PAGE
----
Previous Article / Next Article

IMPACT


Solving Organizational Barriers to Inclusion Using Education, Creativity, and Teamwork

By Linda A. Heyne

Barriers to Inclusion

At Ithaca College, I teach a course on inclusive community leisure services in which we devote one full week to a discussion of potential organizational barriers to inclusion and how to overcome them. I begin the lesson by informing the class that barriers to inclusion tend to fall in one of four categories: attitudinal, administrative, architectural, and programmatic. I then ask the students to work in small groups to enumerate all the potential obstacles to inclusion they can imagine. Together, we generate long lists of possible barriers. What follows are the most prevalent ones found in agencies:

Creative Solutions

After my students identify potential barriers to inclusion, I again ask them to work in small groups to brainstorm potential solutions. These young adults preparing for careers in leisure services and therapeutic recreation prove time and time again their creativity in generating fresh solutions to problems that have impeded the progress of inclusion for decades. Below are some of their ideas in relation to the four categories of barriers:

How Agencies Can Support Inclusion

The positive results of this group work, and my own experience as an inclusion facilitator and researcher, give credibility to the idea that agency personnel can apply a similar problem-solving approach to the removal of inclusion barriers. With this in mind, I propose a five-step approach that agencies can take to support inclusion:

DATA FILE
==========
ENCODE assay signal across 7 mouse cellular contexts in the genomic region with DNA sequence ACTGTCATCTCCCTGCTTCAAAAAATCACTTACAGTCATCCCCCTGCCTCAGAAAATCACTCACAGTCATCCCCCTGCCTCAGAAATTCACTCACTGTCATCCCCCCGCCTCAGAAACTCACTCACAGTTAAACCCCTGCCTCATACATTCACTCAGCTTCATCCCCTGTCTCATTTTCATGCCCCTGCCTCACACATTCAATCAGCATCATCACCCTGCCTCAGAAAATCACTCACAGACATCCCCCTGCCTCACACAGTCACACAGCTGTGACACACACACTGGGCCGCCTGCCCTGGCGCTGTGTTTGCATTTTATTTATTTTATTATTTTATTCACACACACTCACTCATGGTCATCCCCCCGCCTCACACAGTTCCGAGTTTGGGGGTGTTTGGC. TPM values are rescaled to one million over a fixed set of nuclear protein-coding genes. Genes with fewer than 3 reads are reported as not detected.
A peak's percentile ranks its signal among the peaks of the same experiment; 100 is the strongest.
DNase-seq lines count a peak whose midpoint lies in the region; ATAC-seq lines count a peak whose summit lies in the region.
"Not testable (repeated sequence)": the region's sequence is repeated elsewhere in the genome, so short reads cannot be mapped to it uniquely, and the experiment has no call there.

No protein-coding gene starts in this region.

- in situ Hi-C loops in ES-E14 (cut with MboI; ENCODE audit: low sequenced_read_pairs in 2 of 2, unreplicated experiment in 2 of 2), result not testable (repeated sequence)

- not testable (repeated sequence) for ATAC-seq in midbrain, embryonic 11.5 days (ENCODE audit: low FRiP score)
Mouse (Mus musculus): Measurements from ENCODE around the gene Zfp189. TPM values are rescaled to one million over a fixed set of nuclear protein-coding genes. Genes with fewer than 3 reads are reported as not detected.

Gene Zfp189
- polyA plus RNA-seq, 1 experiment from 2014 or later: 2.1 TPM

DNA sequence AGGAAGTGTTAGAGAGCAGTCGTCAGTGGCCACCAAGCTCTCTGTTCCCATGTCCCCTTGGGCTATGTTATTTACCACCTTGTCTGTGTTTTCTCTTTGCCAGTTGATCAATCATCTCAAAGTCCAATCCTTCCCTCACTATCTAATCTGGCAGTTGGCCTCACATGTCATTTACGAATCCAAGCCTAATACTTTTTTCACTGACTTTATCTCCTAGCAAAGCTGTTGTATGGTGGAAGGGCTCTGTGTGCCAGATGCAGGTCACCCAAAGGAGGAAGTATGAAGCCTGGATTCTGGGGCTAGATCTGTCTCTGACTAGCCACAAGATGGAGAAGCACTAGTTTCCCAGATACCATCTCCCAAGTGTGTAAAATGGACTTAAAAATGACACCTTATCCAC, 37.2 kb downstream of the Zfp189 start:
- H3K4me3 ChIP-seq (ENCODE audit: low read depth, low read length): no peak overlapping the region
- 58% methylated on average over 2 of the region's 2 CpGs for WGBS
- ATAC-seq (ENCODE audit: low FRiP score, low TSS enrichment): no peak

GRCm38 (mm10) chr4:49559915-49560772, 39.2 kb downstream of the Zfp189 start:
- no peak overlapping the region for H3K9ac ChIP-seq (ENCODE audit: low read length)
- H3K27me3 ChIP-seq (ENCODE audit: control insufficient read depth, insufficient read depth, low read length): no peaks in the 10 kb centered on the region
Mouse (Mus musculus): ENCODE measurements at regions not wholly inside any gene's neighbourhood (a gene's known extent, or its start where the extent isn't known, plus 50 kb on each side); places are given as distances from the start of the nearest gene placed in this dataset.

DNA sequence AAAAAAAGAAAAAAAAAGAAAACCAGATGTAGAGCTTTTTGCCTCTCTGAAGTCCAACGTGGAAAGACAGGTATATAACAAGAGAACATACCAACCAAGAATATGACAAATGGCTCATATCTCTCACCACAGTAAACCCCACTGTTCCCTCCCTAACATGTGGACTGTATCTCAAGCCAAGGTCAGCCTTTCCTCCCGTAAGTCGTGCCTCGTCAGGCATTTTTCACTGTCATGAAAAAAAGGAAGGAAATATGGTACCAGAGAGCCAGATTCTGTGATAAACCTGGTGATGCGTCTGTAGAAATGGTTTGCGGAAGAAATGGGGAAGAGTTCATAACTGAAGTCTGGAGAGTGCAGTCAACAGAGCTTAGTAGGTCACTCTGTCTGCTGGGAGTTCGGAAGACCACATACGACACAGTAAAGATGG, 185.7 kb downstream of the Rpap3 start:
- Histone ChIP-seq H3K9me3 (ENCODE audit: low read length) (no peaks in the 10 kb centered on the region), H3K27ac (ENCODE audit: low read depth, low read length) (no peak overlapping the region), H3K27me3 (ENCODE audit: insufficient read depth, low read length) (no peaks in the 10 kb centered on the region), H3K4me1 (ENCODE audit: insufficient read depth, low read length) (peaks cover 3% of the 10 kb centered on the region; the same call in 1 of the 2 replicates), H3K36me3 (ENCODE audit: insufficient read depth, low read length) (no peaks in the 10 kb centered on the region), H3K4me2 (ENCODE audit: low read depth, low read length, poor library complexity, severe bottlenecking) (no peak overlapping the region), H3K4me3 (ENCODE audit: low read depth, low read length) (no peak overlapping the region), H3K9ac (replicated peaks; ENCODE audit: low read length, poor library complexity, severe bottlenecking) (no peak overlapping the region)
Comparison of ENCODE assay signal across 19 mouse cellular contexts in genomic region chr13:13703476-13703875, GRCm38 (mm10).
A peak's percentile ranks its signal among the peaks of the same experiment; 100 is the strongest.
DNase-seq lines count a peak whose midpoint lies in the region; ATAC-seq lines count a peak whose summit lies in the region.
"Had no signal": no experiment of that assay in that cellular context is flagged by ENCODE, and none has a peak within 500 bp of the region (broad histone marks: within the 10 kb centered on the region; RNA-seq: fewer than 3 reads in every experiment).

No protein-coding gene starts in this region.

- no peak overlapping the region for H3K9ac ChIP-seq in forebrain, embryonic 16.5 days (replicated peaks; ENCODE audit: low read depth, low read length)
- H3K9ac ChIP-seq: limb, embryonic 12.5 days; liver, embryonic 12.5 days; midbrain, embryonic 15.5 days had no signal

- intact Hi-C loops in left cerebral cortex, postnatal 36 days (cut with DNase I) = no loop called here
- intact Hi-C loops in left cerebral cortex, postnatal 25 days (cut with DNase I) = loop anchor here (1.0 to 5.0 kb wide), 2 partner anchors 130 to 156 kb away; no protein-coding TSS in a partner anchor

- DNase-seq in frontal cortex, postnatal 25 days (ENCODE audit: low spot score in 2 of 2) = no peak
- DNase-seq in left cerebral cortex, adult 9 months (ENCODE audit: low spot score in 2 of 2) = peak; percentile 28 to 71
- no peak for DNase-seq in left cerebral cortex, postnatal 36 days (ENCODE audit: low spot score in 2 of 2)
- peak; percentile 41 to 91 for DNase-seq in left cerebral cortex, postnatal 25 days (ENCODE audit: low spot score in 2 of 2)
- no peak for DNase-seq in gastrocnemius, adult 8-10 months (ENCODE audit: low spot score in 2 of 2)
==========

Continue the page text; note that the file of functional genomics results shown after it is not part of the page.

Conclusion

The effort devoted to the removal of organizational barriers will be rewarded many times over as people work together to support inclusion. People with varying abilities will gain opportunities to live to their fullest potential, and each member of the community will find a greater sense of understanding, value, and belonging.

Linda A. Heyne is Associate Professor and Chair of the Department of Therapeutic Recreation and Leisure Studies, Ithaca College, Ithaca, New York. She may be reached at 607/274-3050 or lheyne@ithaca.edu.

Top

Previous Article / Next Article


__________

Citation: Gaylord, V., Lieberman, L., Abery, B. & Lais, G. (Eds.). (2003). Impact: Feature Issue on Social Inclusion Through Recreation for Persons with Disabilities, 16(2) Minneapolis: University of Minnesota, Institute on Community Integration. Available from http://ici.umn.edu/products/impact/162.

__________

See our listing of other issues of Impact.

College of Education and Human Development at the University of Minnesota

The University of Minnesota is an equal opportunity employer and educator.